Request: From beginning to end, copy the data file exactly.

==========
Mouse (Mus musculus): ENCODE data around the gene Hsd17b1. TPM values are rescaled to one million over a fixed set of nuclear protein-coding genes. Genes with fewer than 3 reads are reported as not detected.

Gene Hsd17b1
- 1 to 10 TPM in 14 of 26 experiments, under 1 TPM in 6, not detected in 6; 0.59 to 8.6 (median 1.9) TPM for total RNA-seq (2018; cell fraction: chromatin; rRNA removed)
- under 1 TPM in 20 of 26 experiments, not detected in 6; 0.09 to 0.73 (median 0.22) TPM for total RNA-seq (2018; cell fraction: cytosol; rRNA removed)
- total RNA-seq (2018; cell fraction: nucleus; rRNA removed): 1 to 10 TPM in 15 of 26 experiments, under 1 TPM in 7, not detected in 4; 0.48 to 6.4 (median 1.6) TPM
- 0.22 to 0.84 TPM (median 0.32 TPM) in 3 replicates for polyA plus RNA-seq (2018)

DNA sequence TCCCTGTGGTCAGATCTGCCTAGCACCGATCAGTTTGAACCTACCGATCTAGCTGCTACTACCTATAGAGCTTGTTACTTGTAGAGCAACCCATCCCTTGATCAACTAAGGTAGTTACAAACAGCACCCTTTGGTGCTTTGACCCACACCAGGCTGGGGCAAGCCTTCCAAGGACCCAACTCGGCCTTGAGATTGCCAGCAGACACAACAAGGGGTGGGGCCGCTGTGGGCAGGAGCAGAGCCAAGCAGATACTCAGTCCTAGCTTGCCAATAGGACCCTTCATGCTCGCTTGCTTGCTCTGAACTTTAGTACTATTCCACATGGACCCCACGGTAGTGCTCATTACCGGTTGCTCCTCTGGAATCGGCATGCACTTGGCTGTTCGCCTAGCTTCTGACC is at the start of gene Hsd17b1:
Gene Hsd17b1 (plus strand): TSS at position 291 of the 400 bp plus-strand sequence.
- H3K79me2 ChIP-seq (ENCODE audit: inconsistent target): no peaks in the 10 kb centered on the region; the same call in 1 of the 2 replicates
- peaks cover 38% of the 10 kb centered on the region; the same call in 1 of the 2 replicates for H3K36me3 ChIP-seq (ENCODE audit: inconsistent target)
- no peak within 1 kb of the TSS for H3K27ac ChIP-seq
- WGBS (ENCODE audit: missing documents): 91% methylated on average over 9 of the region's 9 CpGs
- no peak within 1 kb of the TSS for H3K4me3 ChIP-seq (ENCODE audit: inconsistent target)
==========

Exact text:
Mouse (Mus musculus): ENCODE data around the gene Hsd17b1. TPM values are rescaled to one million over a fixed set of nuclear protein-coding genes. Genes with fewer than 3 reads are reported as not detected.

Gene Hsd17b1
- 1 to 10 TPM in 14 of 26 experiments, under 1 TPM in 6, not detected in 6; 0.59 to 8.6 (median 1.9) TPM for total RNA-seq (2018; cell fraction: chromatin; rRNA removed)
- under 1 TPM in 20 of 26 experiments, not detected in 6; 0.09 to 0.73 (median 0.22) TPM for total RNA-seq (2018; cell fraction: cytosol; rRNA removed)
- total RNA-seq (2018; cell fraction: nucleus; rRNA removed): 1 to 10 TPM in 15 of 26 experiments, under 1 TPM in 7, not detected in 4; 0.48 to 6.4 (median 1.6) TPM
- 0.22 to 0.84 TPM (median 0.32 TPM) in 3 replicates for polyA plus RNA-seq (2018)

DNA sequence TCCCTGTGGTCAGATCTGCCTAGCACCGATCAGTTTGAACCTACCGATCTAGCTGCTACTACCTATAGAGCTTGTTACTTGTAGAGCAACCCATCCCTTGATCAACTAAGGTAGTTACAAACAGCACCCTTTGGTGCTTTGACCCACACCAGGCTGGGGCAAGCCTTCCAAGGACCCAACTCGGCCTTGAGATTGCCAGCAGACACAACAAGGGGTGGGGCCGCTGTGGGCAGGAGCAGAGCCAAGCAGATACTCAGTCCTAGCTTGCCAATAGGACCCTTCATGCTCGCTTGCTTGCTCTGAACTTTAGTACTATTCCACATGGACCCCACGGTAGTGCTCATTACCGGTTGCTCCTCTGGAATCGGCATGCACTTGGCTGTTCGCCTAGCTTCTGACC is at the start of gene Hsd17b1:
Gene Hsd17b1 (plus strand): TSS at position 291 of the 400 bp plus-strand sequence.
- H3K79me2 ChIP-seq (ENCODE audit: inconsistent target): no peaks in the 10 kb centered on the region; the same call in 1 of the 2 replicates
- peaks cover 38% of the 10 kb centered on the region; the same call in 1 of the 2 replicates for H3K36me3 ChIP-seq (ENCODE audit: inconsistent target)
- no peak within 1 kb of the TSS for H3K27ac ChIP-seq
- WGBS (ENCODE audit: missing documents): 91% methylated on average over 9 of the region's 9 CpGs
- no peak within 1 kb of the TSS for H3K4me3 ChIP-seq (ENCODE audit: inconsistent target)